The Neon Demon plays in unpredictable ways with our expectations of the superficiality of the modeling industry. This 16 year old, instructed to lie and say she is 19 by her agent (a wasted Christina Hendricks--there's no reason the agent couldn't have appeared in more than one scene, especially one realized in such a remarkable way with so little screentime), is wanted for nothing more than her physical beauty. She is young, she is fit, she is beautiful--these are her only sources of worth. Her beauty is so pure, so precious, in the artificiality of Hollywood that everyone who sees her wants her.

The Neon Demon Red

Jesse is a fascinating character. In Elle Fanning's capable hands, she is everything you want her to be and everything you fear. At first, you pity the sweet orphaned child making a go of it in Los Angeles. Her introduction is as a corpse, dripping blood and staring blankly at the camera on a closed set. Despite the poor quality of the photos, she is instantly signed because of her perceived naiveté in appearance as contrasted by the Lolita, mythic fantasy of her modeling capabilities.

Jesse tricks you in every scene without losing your sympathy. She is the victim and the mechanism of the fashion industry. You think people want to take advantage of her because they do; you don't think that she is knowingly playing into their whims. She is perfectly humble and unaware until she has the opportunity to destroy anyone standing in her way with a blunt statement of truth.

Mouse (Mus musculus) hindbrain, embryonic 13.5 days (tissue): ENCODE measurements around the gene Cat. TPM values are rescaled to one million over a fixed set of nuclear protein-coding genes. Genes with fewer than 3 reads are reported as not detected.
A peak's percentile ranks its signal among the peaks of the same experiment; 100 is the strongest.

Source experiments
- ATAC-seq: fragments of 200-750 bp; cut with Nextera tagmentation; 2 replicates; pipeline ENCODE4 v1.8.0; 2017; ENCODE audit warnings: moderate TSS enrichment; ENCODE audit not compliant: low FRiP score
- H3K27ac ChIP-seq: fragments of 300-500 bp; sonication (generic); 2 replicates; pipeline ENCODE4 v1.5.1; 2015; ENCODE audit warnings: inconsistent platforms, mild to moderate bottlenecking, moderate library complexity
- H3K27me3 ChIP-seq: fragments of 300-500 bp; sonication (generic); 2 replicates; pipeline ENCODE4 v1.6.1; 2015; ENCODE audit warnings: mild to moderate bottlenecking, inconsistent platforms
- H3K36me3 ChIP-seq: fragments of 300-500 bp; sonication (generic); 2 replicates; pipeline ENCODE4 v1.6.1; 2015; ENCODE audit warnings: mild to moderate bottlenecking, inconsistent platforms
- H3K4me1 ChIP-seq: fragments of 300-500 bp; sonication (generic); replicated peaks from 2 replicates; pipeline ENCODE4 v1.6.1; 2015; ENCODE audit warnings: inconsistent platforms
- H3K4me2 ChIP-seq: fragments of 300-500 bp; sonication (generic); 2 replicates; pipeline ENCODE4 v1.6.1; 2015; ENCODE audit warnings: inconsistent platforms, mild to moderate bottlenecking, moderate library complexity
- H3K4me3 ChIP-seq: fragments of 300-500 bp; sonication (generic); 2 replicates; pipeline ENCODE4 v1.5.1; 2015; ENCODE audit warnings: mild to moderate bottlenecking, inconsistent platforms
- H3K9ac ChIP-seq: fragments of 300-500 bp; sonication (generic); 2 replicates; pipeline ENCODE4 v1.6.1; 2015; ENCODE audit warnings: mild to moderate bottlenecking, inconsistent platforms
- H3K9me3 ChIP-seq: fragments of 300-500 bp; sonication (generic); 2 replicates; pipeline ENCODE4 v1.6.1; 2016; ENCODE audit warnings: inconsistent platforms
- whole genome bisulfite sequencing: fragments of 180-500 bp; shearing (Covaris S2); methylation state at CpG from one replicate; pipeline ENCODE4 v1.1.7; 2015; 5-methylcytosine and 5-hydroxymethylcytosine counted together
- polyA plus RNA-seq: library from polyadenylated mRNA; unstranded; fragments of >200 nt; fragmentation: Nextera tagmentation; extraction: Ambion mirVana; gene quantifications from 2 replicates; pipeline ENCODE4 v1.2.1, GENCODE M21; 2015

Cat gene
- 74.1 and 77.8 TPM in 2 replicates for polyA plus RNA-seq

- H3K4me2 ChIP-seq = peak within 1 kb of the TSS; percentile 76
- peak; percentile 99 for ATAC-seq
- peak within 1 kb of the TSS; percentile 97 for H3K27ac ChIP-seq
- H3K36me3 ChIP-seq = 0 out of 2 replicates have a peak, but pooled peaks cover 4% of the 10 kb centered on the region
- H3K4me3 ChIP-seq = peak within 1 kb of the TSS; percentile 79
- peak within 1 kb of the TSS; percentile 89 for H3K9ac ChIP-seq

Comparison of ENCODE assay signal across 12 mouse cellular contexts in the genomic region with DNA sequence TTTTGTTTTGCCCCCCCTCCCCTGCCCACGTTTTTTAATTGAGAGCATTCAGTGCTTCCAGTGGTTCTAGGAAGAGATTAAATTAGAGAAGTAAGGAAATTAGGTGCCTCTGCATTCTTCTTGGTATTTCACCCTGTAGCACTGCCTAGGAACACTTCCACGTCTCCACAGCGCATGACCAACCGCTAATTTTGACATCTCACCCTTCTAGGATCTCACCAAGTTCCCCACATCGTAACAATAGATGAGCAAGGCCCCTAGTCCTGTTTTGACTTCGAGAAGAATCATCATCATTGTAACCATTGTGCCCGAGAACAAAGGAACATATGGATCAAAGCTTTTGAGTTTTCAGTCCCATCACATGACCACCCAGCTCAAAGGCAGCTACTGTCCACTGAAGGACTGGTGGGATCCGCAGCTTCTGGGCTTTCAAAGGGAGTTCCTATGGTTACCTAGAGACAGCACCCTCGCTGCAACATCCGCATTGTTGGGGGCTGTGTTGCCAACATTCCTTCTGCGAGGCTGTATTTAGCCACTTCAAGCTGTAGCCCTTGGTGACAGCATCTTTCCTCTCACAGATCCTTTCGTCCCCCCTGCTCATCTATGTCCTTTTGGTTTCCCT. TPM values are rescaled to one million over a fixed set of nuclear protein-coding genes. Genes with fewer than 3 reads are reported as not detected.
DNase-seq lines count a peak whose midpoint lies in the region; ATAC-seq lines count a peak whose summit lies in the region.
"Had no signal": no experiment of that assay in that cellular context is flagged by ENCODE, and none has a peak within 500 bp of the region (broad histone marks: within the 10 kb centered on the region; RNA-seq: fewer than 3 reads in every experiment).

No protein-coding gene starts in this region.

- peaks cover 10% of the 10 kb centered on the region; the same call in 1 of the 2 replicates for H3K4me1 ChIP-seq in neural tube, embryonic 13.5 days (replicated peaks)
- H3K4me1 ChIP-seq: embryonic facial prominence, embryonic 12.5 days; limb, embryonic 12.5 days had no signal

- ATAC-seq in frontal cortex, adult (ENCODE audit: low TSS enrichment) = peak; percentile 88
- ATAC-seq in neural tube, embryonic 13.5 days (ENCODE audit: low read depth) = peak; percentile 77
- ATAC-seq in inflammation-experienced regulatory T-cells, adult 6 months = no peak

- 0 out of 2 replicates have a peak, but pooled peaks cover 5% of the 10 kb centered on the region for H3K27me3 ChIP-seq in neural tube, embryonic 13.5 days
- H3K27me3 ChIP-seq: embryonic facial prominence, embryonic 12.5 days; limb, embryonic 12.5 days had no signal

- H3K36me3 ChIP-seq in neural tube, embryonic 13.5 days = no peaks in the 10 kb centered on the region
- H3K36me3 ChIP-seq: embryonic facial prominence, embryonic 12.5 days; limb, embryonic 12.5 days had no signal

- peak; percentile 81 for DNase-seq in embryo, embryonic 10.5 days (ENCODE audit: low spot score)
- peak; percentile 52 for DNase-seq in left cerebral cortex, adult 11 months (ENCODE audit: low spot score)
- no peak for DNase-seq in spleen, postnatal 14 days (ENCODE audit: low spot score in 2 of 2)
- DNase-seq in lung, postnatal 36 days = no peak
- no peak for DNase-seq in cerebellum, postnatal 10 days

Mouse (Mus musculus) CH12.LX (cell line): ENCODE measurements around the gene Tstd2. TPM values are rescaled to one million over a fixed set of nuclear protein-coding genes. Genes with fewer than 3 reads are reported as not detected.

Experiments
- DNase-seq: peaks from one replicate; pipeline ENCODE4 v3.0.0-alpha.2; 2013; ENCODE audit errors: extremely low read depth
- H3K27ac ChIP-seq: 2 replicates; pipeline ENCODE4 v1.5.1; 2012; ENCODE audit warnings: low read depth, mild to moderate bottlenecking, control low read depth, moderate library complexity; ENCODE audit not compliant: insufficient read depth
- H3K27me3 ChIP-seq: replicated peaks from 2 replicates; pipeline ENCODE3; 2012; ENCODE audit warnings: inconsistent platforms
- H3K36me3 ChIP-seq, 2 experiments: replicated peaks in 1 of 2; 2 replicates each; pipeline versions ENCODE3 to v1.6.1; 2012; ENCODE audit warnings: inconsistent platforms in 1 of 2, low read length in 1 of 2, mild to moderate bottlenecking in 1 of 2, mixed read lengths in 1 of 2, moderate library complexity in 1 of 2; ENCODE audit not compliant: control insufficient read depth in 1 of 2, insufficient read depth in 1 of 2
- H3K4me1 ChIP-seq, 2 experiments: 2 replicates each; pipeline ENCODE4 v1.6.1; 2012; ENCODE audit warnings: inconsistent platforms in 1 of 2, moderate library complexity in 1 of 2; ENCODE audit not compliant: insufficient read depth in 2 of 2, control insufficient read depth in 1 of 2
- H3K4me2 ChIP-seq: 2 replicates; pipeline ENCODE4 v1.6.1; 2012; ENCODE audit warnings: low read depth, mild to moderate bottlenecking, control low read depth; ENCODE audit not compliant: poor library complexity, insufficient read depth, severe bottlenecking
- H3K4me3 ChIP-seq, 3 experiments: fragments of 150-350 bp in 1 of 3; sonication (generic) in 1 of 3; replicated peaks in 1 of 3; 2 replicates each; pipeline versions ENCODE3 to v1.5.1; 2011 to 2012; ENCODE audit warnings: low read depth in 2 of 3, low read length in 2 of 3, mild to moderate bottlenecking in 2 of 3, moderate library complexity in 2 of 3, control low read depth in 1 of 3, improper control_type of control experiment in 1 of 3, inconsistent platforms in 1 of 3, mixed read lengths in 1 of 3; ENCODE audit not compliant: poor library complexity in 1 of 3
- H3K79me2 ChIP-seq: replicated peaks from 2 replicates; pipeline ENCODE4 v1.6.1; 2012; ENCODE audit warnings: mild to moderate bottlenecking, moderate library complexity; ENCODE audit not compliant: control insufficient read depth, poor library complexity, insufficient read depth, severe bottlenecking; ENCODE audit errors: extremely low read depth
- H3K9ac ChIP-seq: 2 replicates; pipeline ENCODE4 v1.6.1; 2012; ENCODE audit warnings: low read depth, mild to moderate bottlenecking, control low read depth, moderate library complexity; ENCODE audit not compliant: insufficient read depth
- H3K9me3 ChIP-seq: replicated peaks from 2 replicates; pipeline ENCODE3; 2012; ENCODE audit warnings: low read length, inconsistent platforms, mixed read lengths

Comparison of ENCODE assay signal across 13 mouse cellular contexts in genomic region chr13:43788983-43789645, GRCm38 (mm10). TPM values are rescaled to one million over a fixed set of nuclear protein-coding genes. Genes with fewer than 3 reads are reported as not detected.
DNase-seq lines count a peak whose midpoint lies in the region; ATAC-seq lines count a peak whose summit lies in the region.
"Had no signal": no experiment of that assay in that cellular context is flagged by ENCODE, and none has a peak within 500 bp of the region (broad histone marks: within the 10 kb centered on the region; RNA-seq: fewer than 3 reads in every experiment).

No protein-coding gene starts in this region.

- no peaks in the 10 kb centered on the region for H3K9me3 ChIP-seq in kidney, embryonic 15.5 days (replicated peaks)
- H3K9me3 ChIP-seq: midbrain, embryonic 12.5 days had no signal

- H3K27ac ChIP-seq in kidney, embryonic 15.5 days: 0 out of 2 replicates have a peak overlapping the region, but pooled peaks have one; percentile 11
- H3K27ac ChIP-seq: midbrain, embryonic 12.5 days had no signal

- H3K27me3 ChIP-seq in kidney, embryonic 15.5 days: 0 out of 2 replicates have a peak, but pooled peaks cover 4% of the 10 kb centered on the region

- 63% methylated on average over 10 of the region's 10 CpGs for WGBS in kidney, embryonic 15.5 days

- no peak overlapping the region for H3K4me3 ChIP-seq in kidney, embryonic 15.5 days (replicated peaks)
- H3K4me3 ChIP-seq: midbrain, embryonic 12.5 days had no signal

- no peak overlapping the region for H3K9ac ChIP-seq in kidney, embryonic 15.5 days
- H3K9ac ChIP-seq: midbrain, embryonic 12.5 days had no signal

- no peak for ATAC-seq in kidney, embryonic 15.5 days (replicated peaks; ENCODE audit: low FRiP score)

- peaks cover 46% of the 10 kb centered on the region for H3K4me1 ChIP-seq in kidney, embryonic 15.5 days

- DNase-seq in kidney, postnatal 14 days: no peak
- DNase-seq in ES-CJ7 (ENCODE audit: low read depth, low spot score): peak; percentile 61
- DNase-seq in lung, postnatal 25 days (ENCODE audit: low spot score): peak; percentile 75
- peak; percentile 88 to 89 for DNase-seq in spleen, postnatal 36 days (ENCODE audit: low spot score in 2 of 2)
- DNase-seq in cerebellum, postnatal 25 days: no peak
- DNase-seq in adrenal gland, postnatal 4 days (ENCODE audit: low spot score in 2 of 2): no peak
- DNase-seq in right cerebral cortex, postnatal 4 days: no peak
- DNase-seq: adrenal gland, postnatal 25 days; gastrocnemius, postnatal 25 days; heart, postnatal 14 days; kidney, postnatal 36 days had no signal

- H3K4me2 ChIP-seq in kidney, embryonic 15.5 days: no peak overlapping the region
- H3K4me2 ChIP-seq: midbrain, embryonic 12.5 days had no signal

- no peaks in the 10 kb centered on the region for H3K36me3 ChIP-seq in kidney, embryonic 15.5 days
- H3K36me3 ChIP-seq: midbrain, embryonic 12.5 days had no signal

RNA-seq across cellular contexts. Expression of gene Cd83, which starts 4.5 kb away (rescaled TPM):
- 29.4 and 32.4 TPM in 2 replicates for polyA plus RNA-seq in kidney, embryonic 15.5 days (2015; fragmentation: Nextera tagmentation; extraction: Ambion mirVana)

The Neon Demon CharactersWinding Refn still struggles with crafting believable supporting female characters if sex is on the table. Jena Malone is incredible as makeup artist Ruby. She instantly falls for Jesse and offers to be her protector in the industry. She is also a stock predatory lesbian character, sucking her lip and clearly going after Jesse every chance she gets. Her repressed desires manifest in the strangest sequence to ever appear in one of Nicholas Winding Refn's films--straight up necrophilia.

Other supporting characters have more material to work with, but don't particularly rise above symbols of the fashion industry. Gigi (Bella Heathcote) is the reigning queen of the fashion industry and Sarah (Abbey Lee) is the fading star. Heathcote and Lee do solid work when the material is there, but they rarely have the chance to do more than serve as commentary on the toxicity of fashion.

The Neon Demon has many voices, but the hardest turn to reconcile is the third act. Suddenly, the film takes on a strange mix of myth and slasher as the models turn on each other in a shocking action sequence. There are many myths and stories spurred by a young woman too beautiful for this world and The Neon Demon borrows from all of them in violence so graphic it shifts to absurdity. Then the film continues on into far more desperate and disturbing territory designed to show how numb the industry is to the discarded girls who just aren't wanted for work anymore.

I have to inject myself here to be clear on my opinions. I quite like The Neon Demon in the same way I found myself drawn to Only God Forgives. They are flawed and fascinating experiments in genre, tone, and expectations. They are fantasy thrillers with slasher and mythological elements driven by such a unique understanding of color and artistic framing that you don't want to look away. The original scores become their own character in the stories, and the actors often take the backseat (usually literally, but not this time) to modern video art as a cipher for cinematic thesis.

If nothing else, The Neon Demon is another fascinating film from Nicholas Winding Refn; not amazing, not terrible, just something beyond the capabilities of the thumbs up/thumbs down mindset that still defines modern critical perception.

The Neon Demon is available to stream on Amazon Prime.

Yoga Hosers Review (Film, 2016)